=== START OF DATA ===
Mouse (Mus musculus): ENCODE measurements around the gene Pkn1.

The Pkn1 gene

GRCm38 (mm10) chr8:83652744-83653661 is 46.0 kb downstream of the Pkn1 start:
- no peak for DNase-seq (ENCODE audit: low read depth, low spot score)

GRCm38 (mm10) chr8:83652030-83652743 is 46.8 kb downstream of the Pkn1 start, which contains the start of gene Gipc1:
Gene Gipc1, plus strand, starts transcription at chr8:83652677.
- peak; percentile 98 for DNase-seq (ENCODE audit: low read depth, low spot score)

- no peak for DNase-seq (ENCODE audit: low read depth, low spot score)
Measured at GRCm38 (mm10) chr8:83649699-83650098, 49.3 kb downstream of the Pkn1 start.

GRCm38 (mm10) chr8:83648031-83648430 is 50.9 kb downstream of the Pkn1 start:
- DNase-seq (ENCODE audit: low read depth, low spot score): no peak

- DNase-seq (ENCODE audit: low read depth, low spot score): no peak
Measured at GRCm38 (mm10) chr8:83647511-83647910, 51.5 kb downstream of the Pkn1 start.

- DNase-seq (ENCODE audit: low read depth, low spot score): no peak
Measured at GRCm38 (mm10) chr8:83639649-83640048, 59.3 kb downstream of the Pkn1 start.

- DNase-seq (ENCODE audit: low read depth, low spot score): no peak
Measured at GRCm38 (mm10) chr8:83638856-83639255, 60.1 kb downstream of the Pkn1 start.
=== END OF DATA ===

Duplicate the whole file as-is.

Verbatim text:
Mouse (Mus musculus): ENCODE measurements around the gene Pkn1.

The Pkn1 gene

GRCm38 (mm10) chr8:83652744-83653661 is 46.0 kb downstream of the Pkn1 start:
- no peak for DNase-seq (ENCODE audit: low read depth, low spot score)

GRCm38 (mm10) chr8:83652030-83652743 is 46.8 kb downstream of the Pkn1 start, which contains the start of gene Gipc1:
Gene Gipc1, plus strand, starts transcription at chr8:83652677.
- peak; percentile 98 for DNase-seq (ENCODE audit: low read depth, low spot score)

- no peak for DNase-seq (ENCODE audit: low read depth, low spot score)
Measured at GRCm38 (mm10) chr8:83649699-83650098, 49.3 kb downstream of the Pkn1 start.

GRCm38 (mm10) chr8:83648031-83648430 is 50.9 kb downstream of the Pkn1 start:
- DNase-seq (ENCODE audit: low read depth, low spot score): no peak

- DNase-seq (ENCODE audit: low read depth, low spot score): no peak
Measured at GRCm38 (mm10) chr8:83647511-83647910, 51.5 kb downstream of the Pkn1 start.

- DNase-seq (ENCODE audit: low read depth, low spot score): no peak
Measured at GRCm38 (mm10) chr8:83639649-83640048, 59.3 kb downstream of the Pkn1 start.

- DNase-seq (ENCODE audit: low read depth, low spot score): no peak
Measured at GRCm38 (mm10) chr8:83638856-83639255, 60.1 kb downstream of the Pkn1 start.